After just eight weeks of meditation, people’s brains changed in multiple ways. One was thickening in several regions of the brain, including the left hippocampus (involved in learning, memory, and emotional regulation); the TPJ (involved in empathy and the ability to take multiple perspectives); and a part of the brainstem called the pons (where regulatory neurotransmitters are generated).
What’s also interesting to note is that, in this study, new mediators experienced a shrinking of their amygdala, a region of the brain associated with fear, anxiety, and aggression. This reduction in size of the amygdala correlated to reduced stress levels in these particular participants.
This type of discovery is nothing new. Since Lazar’s study, and even before it, a lot of research has been published.
One of the most recent studies found that different types of meditation can actually effect different areas of the brain.
As Alice G. Walton, a writer for Forbes, points out,
“Meditation and mindfulness training have accumulated some impressive evidence, suggesting that the practices can change not only the structure and function of the brain, but also our behaviour and moment-to-moment experience.”
This recent study found the same thing, and the following describes what they discovered when they scanned the participants’ brains at the end of each module and then compared the groups against one another:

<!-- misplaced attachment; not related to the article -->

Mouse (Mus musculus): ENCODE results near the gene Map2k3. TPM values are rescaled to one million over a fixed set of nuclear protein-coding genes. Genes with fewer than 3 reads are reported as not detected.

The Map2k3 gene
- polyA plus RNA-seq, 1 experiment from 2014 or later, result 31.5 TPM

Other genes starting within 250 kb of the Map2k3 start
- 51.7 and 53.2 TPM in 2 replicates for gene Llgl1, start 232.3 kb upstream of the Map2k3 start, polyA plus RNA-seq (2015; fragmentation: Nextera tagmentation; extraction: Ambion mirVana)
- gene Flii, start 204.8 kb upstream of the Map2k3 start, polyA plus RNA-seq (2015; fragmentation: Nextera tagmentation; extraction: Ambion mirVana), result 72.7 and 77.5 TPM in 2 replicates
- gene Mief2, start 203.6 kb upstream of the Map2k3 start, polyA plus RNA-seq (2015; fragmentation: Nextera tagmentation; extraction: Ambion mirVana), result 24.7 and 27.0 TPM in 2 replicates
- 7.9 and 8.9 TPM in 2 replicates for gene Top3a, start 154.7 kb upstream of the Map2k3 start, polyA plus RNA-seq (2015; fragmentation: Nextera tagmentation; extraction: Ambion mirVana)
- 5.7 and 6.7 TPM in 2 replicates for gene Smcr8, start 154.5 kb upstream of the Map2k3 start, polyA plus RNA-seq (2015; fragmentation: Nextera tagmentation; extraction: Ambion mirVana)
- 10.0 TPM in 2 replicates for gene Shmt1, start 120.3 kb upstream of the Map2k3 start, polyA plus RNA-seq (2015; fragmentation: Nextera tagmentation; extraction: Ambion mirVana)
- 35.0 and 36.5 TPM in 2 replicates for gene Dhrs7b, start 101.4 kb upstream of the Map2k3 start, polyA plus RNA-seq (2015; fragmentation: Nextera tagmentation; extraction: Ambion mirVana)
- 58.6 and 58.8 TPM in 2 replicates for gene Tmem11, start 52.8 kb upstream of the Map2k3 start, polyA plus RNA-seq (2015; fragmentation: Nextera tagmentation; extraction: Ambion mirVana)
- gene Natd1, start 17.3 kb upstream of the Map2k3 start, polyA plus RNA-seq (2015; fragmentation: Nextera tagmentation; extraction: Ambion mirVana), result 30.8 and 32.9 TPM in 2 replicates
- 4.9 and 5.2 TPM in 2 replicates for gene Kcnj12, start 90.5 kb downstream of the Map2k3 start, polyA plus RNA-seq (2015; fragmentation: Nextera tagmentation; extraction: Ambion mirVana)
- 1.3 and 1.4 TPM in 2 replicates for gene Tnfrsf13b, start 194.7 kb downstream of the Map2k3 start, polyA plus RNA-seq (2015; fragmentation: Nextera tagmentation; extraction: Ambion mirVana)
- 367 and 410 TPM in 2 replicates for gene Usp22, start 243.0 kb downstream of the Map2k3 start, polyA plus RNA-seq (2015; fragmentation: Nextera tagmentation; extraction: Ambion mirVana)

“Training in Presence was linked to enhanced thickness in the anterior prefrontal cortex (PFC) and the anterior cingulate cortex (ACC), which are known to be strongly involved in attention. Affect training was linked to increased thickness in regions known to be involved in socially driven emotions like empathy: and Perspective training associated with changes in areas involved in understanding the mental states of others, and, interestingly, inhibiting the perspective of oneself.”
These results further elaborate on a wealth of previous studies showing what meditation can do to the brain.
Walton goes on to emphasize,
“Lots of research has found that experienced meditators have significantly altered brain structure and function, but a growing number of studies has also found that relatively brief meditation training in novices (for instance, the well-known eight-week MBSR program) can also shift brain function, improve well-being, and reduce symptoms of depression and anxiety.”
Mediation clearly has health benefits for the brain, among other parts of the body. Not only can it be used to improve your brain, decrease anxiety, depression, fear, etc., but it’s a great way to increase empathy and feel love and compassion as well. These are qualities the world needs more of, so perhaps the world needs more meditators?
Meditation could be used for interventions in schools and in other places where children and people feel stressed. Furthermore, meditation can be used to reach different states of consciousness, and perhaps even altered states of consciousness.
There is still a lot we are learning about meditation, but one thing is for certain, and that’s the fact that it can help change an individual for the better in several different ways.